All Blacks coach Steve Hansen has tapped into the French rugby psyche and he doesn't like what he sees on the eve of their tour-opening Test in Paris.
The old cliche of unpredictable France has genuine merit, Hansen says, believing Les Bleus have an ability to play above themselves that no international team can match.
The key is whether the hosts have found a cause to unite them tomorrow, as has been the case in famous wins over the All Blacks.
Those sort of upsets are becoming less frequent in the stone-cold professional age.
"They definitely need big emotional value in whatever they're doing," Hansen said.
"They're a side, more so than anyone else, when they decide to get up against whoever they're playing, they've got the talent and the ability to make you look silly.
"They've created some heartache along the way."
The current All Blacks are on their longest winning streak against France since a 2009 boilover in Dunedin.
Throwing uncertainty over this week's encounter is the naming of a raw French side that features six new caps and two young halves who are both making their first Test start.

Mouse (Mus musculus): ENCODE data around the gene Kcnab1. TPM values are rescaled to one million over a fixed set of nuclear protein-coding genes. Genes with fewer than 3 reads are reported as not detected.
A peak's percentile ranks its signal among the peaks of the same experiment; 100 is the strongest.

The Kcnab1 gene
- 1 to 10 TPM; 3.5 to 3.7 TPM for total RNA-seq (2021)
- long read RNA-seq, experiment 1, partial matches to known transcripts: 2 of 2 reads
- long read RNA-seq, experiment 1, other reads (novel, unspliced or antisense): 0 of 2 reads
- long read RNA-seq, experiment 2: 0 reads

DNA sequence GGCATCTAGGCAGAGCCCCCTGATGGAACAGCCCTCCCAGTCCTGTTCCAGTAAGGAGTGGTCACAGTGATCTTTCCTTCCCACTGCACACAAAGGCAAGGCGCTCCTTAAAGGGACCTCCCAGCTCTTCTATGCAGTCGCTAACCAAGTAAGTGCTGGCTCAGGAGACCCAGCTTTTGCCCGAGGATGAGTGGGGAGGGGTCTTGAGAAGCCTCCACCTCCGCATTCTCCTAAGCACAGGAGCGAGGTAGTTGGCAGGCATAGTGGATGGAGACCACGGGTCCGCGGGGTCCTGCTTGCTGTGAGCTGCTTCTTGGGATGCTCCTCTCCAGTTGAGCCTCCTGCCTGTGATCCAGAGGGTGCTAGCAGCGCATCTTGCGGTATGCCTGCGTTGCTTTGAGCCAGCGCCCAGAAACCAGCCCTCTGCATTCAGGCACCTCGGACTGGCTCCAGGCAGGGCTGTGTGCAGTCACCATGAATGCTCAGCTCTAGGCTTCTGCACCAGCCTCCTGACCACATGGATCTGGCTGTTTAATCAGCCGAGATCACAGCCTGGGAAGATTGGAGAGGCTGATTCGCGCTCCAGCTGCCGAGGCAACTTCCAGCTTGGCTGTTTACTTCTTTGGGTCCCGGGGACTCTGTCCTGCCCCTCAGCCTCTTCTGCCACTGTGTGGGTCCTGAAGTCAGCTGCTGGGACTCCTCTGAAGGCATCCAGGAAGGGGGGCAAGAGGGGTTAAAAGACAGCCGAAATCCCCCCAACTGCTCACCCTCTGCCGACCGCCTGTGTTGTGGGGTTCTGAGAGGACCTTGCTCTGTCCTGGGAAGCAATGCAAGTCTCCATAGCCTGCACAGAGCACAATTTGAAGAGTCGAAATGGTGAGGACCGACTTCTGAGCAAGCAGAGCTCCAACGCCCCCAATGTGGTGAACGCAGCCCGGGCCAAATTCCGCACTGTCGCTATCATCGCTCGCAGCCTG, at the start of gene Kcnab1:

Hansen believes such a selection could go either way.
Because it's France, he won't take anything for granted.
"Their squad's pretty talented, I know that," he said.
"That's the French way of life. It's cool when it's cool and, 'oh well c'est la vie', when it's not.
"You'd be frustrated if you're one of their fans because you start to build a dream and then wham, where did that go?"
One possible French focus could be the game being played on the 99th anniversary of Armistice Day.
New Zealand have lost twice to France on that date, in 1977 and 1995, in Toulouse on both occasions.
France also lifted for a famous win at Eden Park on Bastille Day in 1979.
To mark the occasion, the All Blacks will wear the RSA poppy on their sleeve and the Dave Gallaher Trophy will be on the line.
Gallaher, the captain of the Original All Blacks, was killed during the Battle of Passchendaele during World War I.